I've probably quit writing as of this moment. I haven't written anything in months. But I have a feeling I'll get back to it eventually, so I haven't called it quitting. I think you "quit" like me. It's not a permanent condition.

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  14. I'll get distracted by something shiny and stop writing for a bit. But I never quit. ;)

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  15. I'm very anthropomorphic about my writing, treating it like it's a living thing. So, when I get stuck, I work on something else, hoping it will make the other piece of writing jealous and get it to start flowing again :-)

    @mirymom1 from
    Balancing Act

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  16. I like that line. It's true. Sometimes it isn't quitting, it just stopping to take a different direction. If I commit to something, I'm going to do it, no matter what. That's why I'm so slow to commit--just like joining IWSG. I sat on the sidelines for 3 years before deciding I could be a part. I think the key is knowing when something is worth keeping after, and when it isn't.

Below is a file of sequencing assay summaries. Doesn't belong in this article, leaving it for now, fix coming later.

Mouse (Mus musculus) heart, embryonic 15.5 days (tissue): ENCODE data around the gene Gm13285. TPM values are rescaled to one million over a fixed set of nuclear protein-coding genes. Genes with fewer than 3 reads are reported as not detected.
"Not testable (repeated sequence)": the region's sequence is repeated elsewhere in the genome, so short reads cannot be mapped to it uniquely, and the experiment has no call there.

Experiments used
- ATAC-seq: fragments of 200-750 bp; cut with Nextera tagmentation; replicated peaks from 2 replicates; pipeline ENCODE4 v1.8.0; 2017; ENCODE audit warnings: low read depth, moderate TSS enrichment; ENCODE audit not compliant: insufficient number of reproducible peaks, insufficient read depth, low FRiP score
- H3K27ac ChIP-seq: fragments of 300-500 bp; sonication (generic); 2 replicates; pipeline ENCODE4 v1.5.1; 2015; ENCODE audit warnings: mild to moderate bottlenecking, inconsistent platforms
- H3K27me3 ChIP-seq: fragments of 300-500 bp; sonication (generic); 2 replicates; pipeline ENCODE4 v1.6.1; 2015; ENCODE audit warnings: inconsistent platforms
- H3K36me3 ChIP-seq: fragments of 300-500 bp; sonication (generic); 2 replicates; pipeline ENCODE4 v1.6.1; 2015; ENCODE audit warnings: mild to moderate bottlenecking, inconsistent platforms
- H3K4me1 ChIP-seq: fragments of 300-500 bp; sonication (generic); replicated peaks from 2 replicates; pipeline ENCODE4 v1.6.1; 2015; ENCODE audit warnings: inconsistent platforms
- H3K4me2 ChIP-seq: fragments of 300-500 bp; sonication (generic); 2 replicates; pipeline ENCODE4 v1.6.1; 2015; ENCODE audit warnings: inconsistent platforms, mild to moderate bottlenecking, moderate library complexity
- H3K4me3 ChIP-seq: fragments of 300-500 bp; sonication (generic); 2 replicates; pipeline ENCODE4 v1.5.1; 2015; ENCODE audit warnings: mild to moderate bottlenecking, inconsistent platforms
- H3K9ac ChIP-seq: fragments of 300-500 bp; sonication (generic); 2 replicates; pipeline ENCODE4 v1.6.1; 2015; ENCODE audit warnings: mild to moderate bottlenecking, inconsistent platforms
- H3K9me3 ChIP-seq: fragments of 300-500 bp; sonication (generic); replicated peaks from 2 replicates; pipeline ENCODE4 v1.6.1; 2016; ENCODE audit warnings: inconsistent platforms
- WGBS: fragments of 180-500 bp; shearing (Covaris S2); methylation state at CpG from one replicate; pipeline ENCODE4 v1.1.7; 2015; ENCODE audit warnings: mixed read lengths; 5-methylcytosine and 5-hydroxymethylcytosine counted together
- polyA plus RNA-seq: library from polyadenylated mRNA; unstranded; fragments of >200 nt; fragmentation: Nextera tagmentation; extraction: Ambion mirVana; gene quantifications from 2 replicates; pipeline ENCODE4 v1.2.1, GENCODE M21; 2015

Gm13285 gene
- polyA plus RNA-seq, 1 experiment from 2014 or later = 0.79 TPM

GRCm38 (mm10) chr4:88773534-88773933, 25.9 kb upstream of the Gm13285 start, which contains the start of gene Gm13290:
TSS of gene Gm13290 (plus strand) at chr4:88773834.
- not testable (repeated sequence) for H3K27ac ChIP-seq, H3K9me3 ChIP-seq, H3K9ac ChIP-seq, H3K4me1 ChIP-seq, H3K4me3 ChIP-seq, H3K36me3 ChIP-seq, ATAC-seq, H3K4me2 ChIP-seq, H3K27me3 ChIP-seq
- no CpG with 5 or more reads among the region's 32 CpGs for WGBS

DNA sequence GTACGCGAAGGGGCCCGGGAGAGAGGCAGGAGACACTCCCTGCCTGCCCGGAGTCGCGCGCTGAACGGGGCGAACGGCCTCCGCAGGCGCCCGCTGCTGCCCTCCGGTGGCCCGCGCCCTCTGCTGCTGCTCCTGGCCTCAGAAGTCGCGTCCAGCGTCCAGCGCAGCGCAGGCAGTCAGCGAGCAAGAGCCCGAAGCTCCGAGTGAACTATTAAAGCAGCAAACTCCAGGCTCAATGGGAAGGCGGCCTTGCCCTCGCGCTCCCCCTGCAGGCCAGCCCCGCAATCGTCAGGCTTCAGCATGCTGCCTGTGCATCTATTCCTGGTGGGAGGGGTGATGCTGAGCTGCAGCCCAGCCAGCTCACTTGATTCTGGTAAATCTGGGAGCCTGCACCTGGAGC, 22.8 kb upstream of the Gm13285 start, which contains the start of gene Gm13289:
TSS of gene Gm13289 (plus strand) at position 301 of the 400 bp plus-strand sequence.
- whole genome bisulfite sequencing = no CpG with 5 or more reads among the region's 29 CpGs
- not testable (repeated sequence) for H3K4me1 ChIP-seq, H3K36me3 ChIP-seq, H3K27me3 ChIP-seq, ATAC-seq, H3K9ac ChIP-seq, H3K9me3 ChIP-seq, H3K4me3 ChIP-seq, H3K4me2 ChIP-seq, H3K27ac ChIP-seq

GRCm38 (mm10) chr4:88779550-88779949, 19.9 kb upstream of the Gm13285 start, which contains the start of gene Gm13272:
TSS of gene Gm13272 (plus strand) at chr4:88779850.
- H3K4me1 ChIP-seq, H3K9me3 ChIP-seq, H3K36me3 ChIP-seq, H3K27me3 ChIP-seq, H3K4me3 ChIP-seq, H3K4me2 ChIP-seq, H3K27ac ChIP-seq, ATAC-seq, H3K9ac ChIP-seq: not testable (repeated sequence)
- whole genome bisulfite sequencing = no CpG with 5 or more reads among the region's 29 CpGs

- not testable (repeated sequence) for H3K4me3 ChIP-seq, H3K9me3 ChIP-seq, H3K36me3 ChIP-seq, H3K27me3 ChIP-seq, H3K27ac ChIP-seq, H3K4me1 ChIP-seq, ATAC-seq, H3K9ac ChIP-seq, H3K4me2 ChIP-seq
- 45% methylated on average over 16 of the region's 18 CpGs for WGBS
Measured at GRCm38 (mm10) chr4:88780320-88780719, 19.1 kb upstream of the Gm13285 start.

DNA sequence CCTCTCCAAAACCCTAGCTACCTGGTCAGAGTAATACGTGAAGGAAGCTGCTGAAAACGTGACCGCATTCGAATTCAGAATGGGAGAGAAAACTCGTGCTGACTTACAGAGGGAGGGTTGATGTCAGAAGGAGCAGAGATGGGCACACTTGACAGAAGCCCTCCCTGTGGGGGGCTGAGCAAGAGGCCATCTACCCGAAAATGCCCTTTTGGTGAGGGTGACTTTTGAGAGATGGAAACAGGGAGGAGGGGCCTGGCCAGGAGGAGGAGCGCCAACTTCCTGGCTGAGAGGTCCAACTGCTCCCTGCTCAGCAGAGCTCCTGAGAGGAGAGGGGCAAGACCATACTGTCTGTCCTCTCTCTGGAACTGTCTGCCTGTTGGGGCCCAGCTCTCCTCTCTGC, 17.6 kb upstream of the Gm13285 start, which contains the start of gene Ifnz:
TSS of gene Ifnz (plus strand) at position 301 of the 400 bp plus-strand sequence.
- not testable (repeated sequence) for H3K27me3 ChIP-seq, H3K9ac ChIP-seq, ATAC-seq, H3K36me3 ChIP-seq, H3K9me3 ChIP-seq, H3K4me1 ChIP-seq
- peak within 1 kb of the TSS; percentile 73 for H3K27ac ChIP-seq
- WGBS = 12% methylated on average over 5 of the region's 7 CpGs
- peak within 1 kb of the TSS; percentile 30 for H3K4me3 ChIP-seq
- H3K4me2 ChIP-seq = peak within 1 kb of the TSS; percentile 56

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  17. I'm a taking a break-er. It's not really quitting if you plan to go back to it, right?

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  18. I prefer to call it stopping too, Perhaps you are the more honest of the group today :)

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  19. I would call it stopping, too, because no matter how long I go without writing, I always get back to it.